MAPUTO, Mozambique (AP) — Extremist rebels in northern Mozambique’s Cabo Delgado province have killed a worker for the international charity Doctors Without Borders, shortly after the organization’s former vice president was asked to report on the humanitarian situation in the conflict. hit region.
An Islamist extremist insurgency in Mozambique, which began in October 2017, has been blamed for the deaths of more than 3,000 people and the displacement of around 900,000 people. In March 2021, rebel violence forced French firm TotalEnergies to suspend its $20 billion liquefied natural gas project in the north of the province. TotalEnergies invoked force majeure after rebels attacked the town of Palma, very close to the gas project.
Palma was later recaptured by Mozambican and Rwandan forces, and the government invited TotalEnergies to resume work on the gas project.
Last week TotalEnergies CEO Patrick Pouyanne made a lightning visit to Mozambique during which he inspected the gas project site and Palma, as well as the port city of Mocimboa da Praia, once a rebel stronghold. Pouyanne later dined with Mozambican President Filipe Nyusi in the capital of Cabo Delgado province, Pembi before departing the same day.
At the end of the top executive’s visit, TotalEnergies announced the appointment of Jean-Christophe Rufino, a “recognized expert in humanitarian action and human rights”, to undertake an “independent mission to assess the humanitarian situation in the province of Cabo Delgado”. Rufin is the former vice president of the organization Doctors Without Borders, known by its French acronym, MSF, and the former president of the non-governmental organization Action Against Hunger. Rufin also served as France’s ambassador to Gambia and Senegal, appointed by then-Foreign Minister Bernard Kouchner, one of MSF’s co-founders.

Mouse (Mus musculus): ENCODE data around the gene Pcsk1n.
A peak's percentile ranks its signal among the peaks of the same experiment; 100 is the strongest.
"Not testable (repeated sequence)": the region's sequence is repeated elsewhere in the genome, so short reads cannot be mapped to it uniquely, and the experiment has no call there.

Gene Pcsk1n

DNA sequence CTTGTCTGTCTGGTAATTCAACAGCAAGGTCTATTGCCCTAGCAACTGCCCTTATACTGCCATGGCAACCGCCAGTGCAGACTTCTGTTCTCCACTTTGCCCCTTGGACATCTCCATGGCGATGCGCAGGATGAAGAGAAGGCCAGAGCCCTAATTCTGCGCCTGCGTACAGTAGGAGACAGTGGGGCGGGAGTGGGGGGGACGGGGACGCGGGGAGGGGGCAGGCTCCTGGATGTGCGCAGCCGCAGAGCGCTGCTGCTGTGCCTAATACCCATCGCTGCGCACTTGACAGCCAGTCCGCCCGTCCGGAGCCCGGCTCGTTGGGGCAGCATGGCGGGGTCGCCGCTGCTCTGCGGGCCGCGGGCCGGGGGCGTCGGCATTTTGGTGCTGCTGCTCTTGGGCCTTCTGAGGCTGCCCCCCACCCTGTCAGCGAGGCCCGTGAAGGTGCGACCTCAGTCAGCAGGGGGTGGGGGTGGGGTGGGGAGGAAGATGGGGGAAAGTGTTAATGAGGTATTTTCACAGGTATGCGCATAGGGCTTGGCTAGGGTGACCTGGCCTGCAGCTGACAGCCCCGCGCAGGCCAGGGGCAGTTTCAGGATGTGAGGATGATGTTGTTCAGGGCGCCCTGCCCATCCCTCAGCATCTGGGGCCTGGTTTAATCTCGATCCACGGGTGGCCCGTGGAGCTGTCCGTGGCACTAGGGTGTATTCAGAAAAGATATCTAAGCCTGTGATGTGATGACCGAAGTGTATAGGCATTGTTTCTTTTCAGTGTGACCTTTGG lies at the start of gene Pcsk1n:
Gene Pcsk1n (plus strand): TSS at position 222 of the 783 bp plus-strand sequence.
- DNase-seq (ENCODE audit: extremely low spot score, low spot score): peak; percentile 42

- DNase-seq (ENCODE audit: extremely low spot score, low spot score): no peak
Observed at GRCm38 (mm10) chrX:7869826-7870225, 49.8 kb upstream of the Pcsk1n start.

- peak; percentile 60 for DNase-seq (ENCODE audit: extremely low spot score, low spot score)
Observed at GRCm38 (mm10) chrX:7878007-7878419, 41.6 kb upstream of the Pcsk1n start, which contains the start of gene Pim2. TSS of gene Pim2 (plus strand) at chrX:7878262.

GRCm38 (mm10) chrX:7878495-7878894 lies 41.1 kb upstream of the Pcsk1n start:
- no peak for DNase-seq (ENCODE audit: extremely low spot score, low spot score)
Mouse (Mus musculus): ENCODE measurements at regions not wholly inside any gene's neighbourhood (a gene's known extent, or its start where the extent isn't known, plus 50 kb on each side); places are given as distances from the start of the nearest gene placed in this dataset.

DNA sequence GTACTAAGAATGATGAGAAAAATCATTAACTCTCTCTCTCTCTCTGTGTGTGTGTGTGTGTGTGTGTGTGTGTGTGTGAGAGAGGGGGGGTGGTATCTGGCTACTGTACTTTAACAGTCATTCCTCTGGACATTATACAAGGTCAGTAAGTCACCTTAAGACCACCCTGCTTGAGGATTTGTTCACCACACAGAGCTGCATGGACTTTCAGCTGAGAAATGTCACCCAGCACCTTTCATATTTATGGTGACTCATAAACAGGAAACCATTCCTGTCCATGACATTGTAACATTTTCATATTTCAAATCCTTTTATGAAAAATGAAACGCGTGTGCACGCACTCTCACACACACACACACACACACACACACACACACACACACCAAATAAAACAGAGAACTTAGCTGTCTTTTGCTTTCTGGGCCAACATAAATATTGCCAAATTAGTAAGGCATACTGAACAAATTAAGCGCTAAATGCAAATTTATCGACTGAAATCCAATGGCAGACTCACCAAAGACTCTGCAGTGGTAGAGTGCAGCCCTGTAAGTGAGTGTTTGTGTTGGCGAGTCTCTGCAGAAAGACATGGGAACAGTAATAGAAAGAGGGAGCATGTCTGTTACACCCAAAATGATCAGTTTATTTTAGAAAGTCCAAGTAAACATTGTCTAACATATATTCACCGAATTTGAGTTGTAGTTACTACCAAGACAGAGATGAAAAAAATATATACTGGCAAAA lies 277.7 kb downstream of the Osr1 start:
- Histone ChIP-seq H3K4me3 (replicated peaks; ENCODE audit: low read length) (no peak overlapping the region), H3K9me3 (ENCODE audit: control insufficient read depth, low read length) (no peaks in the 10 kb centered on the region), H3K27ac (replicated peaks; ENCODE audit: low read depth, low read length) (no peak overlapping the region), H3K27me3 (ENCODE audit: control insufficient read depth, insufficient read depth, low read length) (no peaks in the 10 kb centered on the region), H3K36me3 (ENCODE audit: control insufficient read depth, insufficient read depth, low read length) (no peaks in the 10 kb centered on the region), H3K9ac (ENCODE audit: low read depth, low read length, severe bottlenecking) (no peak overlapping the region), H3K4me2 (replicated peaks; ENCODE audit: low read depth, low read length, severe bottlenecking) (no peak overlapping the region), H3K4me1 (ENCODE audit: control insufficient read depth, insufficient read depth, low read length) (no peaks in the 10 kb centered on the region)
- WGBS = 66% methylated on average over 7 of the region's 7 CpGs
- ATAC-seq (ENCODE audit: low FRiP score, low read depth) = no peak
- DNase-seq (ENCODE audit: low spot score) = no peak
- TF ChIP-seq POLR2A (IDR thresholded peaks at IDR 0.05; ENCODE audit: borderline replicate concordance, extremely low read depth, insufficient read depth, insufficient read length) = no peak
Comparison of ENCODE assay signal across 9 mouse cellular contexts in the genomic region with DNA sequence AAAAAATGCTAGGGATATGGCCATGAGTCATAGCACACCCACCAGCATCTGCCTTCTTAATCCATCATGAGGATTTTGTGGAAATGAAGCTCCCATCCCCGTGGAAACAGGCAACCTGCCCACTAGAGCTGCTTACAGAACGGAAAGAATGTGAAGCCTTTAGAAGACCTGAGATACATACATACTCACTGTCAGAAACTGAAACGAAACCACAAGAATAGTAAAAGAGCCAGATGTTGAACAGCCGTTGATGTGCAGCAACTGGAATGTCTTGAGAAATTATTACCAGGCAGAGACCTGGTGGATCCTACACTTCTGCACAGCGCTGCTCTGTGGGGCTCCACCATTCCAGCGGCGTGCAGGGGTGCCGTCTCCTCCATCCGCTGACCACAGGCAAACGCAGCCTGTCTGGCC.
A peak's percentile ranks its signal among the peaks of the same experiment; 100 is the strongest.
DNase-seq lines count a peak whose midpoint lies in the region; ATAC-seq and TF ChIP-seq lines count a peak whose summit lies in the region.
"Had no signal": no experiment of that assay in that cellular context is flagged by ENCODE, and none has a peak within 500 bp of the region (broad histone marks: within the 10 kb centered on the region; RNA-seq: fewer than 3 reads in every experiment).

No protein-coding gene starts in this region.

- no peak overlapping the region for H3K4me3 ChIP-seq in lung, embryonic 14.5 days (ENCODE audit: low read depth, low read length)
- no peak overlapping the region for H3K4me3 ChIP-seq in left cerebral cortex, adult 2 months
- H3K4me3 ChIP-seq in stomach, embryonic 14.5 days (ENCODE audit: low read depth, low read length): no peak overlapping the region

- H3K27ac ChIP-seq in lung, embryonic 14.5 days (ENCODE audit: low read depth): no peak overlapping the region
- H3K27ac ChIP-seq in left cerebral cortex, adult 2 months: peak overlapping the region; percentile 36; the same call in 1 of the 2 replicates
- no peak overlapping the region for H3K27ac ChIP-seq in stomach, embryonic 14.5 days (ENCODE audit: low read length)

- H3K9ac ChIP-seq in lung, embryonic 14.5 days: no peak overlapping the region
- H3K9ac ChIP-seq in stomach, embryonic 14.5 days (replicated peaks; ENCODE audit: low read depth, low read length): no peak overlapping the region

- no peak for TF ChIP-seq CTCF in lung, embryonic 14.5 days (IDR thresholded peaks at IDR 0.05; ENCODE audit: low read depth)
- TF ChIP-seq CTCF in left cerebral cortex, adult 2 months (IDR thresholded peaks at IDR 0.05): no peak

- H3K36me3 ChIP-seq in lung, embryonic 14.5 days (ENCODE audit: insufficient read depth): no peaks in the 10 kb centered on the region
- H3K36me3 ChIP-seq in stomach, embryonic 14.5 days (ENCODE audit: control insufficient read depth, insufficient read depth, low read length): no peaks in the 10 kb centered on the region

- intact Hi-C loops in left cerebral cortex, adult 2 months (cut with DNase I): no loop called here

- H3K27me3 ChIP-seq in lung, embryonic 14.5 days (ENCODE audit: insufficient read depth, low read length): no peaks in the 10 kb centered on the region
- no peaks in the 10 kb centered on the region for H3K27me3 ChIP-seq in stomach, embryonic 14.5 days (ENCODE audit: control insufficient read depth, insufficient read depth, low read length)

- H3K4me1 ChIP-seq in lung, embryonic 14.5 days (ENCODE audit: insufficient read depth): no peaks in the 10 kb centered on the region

Rufino’s report is due to be published at the end of February, and TotalEnergies said it would help it and its consortium partners in the gas project “decide whether the conditions are met to continue project activities”.
“The lifting of force majeure and the resumption of activities at the LNG project site in Mozambique require, in particular, the restoration of security in the region, the continuation of public services and the return to normal life for the people of the region,” said Pouyanne.
But while Mozambique’s armed forces and its regional allies have made gains, the rebels are still capable of launching deadly attacks – including on the main north-south road linking the city of Pemba to the Palma gas project.
On 1 February, two vans and a minibus were attacked south of the town of Macomia, killing an estimated seven people, including a nurse, and injuring seven. Vehicles burned on the road, local Zitamar News reported.
Then on February 4, the day after Pouyanne’s visit, another attack hit the same stretch of road. An MSF staff member, on his day off, was fatally injured while traveling by public transport to visit his family in Pemba, MSF said. The man was a driver in Macomija for MSF, which he joined in 2019. He is survived by his wife and five children.
“Today we mourn the loss of a colleague who, like all staff, is fully committed to helping displaced families and often faces significant risks,” said Federica Nogarotto, MSF’s director of mission in Mozambique. “This is a very sad day for us and for our team.”